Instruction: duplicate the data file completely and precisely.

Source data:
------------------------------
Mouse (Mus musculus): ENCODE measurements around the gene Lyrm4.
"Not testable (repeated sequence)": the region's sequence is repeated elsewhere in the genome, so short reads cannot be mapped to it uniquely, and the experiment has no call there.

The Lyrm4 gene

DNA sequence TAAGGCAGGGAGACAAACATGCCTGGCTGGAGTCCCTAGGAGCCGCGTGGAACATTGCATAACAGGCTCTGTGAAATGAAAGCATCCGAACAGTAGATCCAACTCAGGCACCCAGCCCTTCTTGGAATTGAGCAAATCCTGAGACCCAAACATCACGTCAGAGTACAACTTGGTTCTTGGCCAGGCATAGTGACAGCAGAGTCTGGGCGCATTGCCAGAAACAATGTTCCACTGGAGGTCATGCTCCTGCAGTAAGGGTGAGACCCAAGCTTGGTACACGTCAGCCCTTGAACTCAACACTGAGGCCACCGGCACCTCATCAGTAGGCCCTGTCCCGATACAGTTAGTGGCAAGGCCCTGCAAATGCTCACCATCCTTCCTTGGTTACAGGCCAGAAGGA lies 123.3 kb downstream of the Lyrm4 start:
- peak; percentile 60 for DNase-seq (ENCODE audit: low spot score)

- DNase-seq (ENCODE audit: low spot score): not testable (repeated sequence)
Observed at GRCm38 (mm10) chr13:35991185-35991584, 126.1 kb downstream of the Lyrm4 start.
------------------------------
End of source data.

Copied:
Mouse (Mus musculus): ENCODE measurements around the gene Lyrm4.
"Not testable (repeated sequence)": the region's sequence is repeated elsewhere in the genome, so short reads cannot be mapped to it uniquely, and the experiment has no call there.

The Lyrm4 gene

DNA sequence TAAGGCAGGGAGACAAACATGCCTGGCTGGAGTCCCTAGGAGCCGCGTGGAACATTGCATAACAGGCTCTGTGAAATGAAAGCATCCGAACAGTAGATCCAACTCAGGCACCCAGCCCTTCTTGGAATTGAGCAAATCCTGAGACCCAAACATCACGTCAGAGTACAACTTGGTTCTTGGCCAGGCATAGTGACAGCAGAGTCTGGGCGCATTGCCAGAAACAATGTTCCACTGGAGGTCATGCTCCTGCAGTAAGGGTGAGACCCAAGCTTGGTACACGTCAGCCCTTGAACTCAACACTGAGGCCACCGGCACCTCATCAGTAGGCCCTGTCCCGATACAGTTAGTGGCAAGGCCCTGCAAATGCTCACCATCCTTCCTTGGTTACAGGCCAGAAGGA lies 123.3 kb downstream of the Lyrm4 start:
- peak; percentile 60 for DNase-seq (ENCODE audit: low spot score)

- DNase-seq (ENCODE audit: low spot score): not testable (repeated sequence)
Observed at GRCm38 (mm10) chr13:35991185-35991584, 126.1 kb downstream of the Lyrm4 start.